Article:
Therapeutic Focus – Liver cancer focus switches to second-line as Nexavar proves a tough nut to crack
Clinical readouts next year could pave the way for a change in the treatment of liver cancer, an area in which Bayer and Onyx's blockbuster Nexavar at present dominates as the only approved targeted therapy for advanced disease.
Although Nexavar continues to beat others in head-to-head studies, failure on the multi-kinase inhibitor is a real problem and other therapeutic approaches that target alternative pathways are desperately needed (see table). However, given the litany of failures against Nexavar, competitor focus – at least for now – seems to be on offering improved second-line options.
Phase III results in the second-line setting are expected next year from Novartis’s Afinitor and Eli Lilly's antibody ramucirumab, which recently showed efficacy in gastric cancer. ArQule, meanwhile, is soldiering on with its cMET inhibitor tivantinib, using a personalised approach by testing the drug in MET-high patients.
"This is nothing like hepatitis where you have two or three agents that really look fantastic," says Markus Peck-Radosavljevic, associate professor of medicine and vice-chairman at the department of gastroenterology and hepatology at Medizinische Universität Wien, Austria."
We thought all of them [in the head-to-head trials] would be promising but they failed, so we are becoming very cautious at this point. It's all incremental improvements if at all, and I think everybody is looking into biomarkers like crazy,” he adds.
Behind the disease
Hepatocellular carcinoma (HCC) is a primary cancer of the liver affecting the hepatocytes and is responsible for some 90% of primary liver cancers in adults. Among major risk factors, the World Health Organisation says hepatitis B and C together are responsible for 50% and 85% of primary liver cancers in high and low income countries respectively.
Liver transplantation and surgical resection can treat small or slow-growing tumours; however, because HCC is mostly asymptomatic in early-stage disease, few patients are diagnosed early enough to be eligible. The median survival time for patients with advanced disease is less than a year.
“In the earlier treatment phases you have curative treatment options,” says Professor Peck-Radosavljevic. “The biggest impact on patient survival would be the screening of the risk groups, so screening of all cirrhotics in Europe and all chronic hepatitis B patients in Asia is recommended, but it’s not done sufficiently and of course it’s a major undertaking.”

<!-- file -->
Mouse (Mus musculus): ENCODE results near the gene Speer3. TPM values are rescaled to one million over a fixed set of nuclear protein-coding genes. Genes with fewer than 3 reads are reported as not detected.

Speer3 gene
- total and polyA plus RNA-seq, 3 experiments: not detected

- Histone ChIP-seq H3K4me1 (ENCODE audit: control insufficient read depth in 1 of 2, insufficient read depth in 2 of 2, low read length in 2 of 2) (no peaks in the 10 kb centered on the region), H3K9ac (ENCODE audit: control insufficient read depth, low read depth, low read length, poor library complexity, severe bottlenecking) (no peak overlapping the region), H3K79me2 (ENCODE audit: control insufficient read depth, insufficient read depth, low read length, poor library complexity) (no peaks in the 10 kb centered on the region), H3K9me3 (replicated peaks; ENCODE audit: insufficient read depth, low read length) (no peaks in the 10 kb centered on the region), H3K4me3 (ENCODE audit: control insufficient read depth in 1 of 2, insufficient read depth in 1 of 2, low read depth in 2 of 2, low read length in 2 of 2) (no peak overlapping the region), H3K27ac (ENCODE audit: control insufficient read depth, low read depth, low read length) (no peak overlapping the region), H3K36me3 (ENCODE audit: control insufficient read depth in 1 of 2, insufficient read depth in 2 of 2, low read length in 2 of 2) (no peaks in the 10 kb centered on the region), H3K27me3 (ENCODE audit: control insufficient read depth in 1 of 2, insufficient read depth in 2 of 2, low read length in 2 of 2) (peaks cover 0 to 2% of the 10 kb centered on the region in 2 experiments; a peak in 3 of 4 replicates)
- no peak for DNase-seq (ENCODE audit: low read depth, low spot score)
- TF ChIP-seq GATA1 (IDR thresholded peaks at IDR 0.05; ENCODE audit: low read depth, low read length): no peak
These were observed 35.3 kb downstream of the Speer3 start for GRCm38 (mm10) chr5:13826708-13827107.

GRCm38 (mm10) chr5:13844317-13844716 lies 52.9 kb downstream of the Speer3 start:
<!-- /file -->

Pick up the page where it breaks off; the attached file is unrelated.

“The other issue is among patients with chronic infection," says Mark Thursz, professor of hepatology at Imperial College and consultant at St Mary's Hospital, London. "They need to be in the surveillance programme to pick up early tumours, which are curable. Once a patient presents with the symptomatic tumours it’s invariably too late.”
Nexavar (sorafenib) was approved five years ago as the only targeted therapy in the disease. It inhibits multiple intracellular and cell surface kinases, including the vascular endothelial growth factor receptor, which are thought to be involved in tumor cell signalling, apoptosis and angiogenesis. According to EvaluatePharma sales are forecast to reach $848m by 2018 for this indication alone.
As effective as it has proven, eventually Nexavar loses its efficacy. "Then you usually see progression and it’s actually quite difficult to say what to do. It’s not even clear at the moment if you should stop the drug or continue. There is simply no data available” says Professor Peck-Radosavljevic.
“If you treat patients in advanced-stage disease that means this is not optimal. We need better options, definitely, and that is what everybody is looking for.”
Despite the need for improved options, Nexavar continues to dominate the liver cancer space and contenders have made little progress.
Brivanib, Bristol-Myers Squibb's dual inhibitor of fibroblast growth factor receptors and VEGF signalling, failed to show non-inferiority over Nexavar in the first-line setting in the BRISK-FL phase III trial. This disappointment came after the drug failed to show overall survival at the end of last year in the second-line BRISK-PS phase III trial.
Meanwhile, ABT-869 (linifanib), a multikinase inhibitor from Abbott, also failed to show an advantage over Nexavar. Its phase III study was terminated on the advice of an independent data-monitoring committee. In July, the 731-patient Search study failed to show that the addition of Roche's EGFr tyrosine kinase inhibitor Tarceva (erlotinib) on top of Nexavar provided an additional benefit.
Development of another multi-kinase inhibitor, Pfizer's Sutent (sunitinib), in liver cancer was terminated in phase III back in 2010 when a higher incidence of adverse events occurred compared with the Nexavar arm. Sutent also failed to show any advantage over the Bayer/Onyx drug (Therapeutic focus – Sutent liver cancer failure leaves thin late-stage pipeline, April 26, 2010).
Competition on the horizon?
However, with the increased medical need for new treatments with proven efficacy, Novartis and Lilly look to be leading the race to offer compounds with alternative mechanisms of actions that might finally topple, or at least challenge, Nexavar's dominance. Data read outs from both groups are expected next year.